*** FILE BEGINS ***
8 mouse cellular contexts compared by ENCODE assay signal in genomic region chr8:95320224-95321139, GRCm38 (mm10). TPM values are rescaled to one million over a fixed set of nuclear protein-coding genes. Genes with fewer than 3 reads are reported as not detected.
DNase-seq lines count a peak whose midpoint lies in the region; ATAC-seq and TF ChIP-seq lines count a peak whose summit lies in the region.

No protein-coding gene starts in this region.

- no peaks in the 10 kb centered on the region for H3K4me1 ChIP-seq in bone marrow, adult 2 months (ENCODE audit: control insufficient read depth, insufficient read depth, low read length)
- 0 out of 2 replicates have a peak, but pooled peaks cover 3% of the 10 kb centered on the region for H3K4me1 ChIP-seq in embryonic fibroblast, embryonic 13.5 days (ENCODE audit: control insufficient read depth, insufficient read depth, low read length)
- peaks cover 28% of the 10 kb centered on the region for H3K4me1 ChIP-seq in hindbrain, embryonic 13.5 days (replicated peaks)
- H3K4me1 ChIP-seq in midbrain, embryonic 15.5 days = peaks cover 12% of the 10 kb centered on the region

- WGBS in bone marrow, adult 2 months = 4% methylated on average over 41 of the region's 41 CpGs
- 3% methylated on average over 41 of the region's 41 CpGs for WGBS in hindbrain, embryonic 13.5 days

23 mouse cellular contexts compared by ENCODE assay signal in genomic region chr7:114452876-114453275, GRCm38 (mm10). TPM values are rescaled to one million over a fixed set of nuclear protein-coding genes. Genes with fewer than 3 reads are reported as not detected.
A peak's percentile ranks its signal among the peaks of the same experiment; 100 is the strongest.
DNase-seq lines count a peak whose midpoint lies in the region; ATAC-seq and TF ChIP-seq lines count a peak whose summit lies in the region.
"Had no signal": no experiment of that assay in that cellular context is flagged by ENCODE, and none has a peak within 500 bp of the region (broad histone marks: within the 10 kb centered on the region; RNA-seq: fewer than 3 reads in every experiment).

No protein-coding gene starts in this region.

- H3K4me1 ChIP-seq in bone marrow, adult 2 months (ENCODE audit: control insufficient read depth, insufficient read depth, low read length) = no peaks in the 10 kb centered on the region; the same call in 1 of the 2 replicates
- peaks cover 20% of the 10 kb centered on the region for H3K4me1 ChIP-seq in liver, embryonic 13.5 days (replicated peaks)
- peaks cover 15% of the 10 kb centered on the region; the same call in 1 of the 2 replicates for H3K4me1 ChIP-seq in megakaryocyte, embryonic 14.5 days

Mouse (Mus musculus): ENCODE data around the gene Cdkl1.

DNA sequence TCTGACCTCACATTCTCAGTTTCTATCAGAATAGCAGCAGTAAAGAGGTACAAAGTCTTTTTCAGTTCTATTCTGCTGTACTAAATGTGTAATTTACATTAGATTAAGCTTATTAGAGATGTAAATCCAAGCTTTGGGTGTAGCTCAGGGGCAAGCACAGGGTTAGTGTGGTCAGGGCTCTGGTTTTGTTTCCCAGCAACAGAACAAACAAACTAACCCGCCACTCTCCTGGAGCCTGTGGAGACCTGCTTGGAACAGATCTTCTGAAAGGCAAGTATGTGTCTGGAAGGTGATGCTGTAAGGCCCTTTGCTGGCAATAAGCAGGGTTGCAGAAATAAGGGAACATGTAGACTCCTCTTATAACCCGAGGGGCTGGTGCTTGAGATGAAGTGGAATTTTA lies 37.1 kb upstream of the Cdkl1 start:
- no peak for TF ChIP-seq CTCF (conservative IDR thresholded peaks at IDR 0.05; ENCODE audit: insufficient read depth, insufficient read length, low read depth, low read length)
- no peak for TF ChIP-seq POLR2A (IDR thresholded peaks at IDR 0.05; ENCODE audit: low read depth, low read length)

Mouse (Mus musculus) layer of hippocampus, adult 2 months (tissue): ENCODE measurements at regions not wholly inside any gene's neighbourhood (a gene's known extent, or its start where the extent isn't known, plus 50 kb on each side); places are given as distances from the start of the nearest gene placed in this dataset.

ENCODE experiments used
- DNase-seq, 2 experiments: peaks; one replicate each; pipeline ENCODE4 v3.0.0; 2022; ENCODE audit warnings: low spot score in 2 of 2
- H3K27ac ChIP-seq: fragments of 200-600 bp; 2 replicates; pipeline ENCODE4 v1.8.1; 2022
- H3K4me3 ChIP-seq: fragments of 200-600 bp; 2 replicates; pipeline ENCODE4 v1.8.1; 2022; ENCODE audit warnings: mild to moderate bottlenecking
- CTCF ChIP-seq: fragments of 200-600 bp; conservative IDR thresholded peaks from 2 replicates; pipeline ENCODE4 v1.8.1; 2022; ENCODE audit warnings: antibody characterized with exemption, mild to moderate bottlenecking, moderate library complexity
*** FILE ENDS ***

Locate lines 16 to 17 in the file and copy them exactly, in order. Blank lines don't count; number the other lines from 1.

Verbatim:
- peaks cover 20% of the 10 kb centered on the region for H3K4me1 ChIP-seq in liver, embryonic 13.5 days (replicated peaks)
- peaks cover 15% of the 10 kb centered on the region; the same call in 1 of the 2 replicates for H3K4me1 ChIP-seq in megakaryocyte, embryonic 14.5 days